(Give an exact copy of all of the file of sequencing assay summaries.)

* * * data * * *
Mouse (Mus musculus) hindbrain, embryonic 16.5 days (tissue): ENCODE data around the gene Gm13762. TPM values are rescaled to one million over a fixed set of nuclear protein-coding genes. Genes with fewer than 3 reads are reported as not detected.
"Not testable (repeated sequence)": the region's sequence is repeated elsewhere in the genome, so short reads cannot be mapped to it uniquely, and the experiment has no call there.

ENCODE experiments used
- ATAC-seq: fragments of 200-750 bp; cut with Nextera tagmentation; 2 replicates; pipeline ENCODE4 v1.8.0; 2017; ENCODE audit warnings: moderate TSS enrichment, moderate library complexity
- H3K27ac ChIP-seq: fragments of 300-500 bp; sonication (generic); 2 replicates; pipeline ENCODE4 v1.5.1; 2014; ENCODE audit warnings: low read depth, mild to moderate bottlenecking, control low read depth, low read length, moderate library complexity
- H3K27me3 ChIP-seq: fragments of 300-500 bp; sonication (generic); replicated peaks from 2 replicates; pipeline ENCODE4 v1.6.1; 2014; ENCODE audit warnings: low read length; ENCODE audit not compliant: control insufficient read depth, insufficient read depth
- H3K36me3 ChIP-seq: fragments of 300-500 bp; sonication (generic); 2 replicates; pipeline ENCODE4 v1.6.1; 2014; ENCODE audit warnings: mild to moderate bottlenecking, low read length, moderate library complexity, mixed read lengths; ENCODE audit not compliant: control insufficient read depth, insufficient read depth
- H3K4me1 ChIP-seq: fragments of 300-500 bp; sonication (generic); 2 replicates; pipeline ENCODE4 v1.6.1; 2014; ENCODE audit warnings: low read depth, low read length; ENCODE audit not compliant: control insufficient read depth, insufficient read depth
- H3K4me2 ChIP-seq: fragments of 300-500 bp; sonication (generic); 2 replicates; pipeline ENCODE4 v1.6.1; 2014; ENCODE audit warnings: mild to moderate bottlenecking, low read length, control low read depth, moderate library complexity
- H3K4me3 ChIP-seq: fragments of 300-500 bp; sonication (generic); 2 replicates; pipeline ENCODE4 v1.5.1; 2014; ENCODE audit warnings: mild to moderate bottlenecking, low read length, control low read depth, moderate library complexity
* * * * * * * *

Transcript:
Mouse (Mus musculus) hindbrain, embryonic 16.5 days (tissue): ENCODE data around the gene Gm13762. TPM values are rescaled to one million over a fixed set of nuclear protein-coding genes. Genes with fewer than 3 reads are reported as not detected.
"Not testable (repeated sequence)": the region's sequence is repeated elsewhere in the genome, so short reads cannot be mapped to it uniquely, and the experiment has no call there.

ENCODE experiments used
- ATAC-seq: fragments of 200-750 bp; cut with Nextera tagmentation; 2 replicates; pipeline ENCODE4 v1.8.0; 2017; ENCODE audit warnings: moderate TSS enrichment, moderate library complexity
- H3K27ac ChIP-seq: fragments of 300-500 bp; sonication (generic); 2 replicates; pipeline ENCODE4 v1.5.1; 2014; ENCODE audit warnings: low read depth, mild to moderate bottlenecking, control low read depth, low read length, moderate library complexity
- H3K27me3 ChIP-seq: fragments of 300-500 bp; sonication (generic); replicated peaks from 2 replicates; pipeline ENCODE4 v1.6.1; 2014; ENCODE audit warnings: low read length; ENCODE audit not compliant: control insufficient read depth, insufficient read depth
- H3K36me3 ChIP-seq: fragments of 300-500 bp; sonication (generic); 2 replicates; pipeline ENCODE4 v1.6.1; 2014; ENCODE audit warnings: mild to moderate bottlenecking, low read length, moderate library complexity, mixed read lengths; ENCODE audit not compliant: control insufficient read depth, insufficient read depth
- H3K4me1 ChIP-seq: fragments of 300-500 bp; sonication (generic); 2 replicates; pipeline ENCODE4 v1.6.1; 2014; ENCODE audit warnings: low read depth, low read length; ENCODE audit not compliant: control insufficient read depth, insufficient read depth
- H3K4me2 ChIP-seq: fragments of 300-500 bp; sonication (generic); 2 replicates; pipeline ENCODE4 v1.6.1; 2014; ENCODE audit warnings: mild to moderate bottlenecking, low read length, control low read depth, moderate library complexity
- H3K4me3 ChIP-seq: fragments of 300-500 bp; sonication (generic); 2 replicates; pipeline ENCODE4 v1.5.1; 2014; ENCODE audit warnings: mild to moderate bottlenecking, low read length, control low read depth, moderate library complexity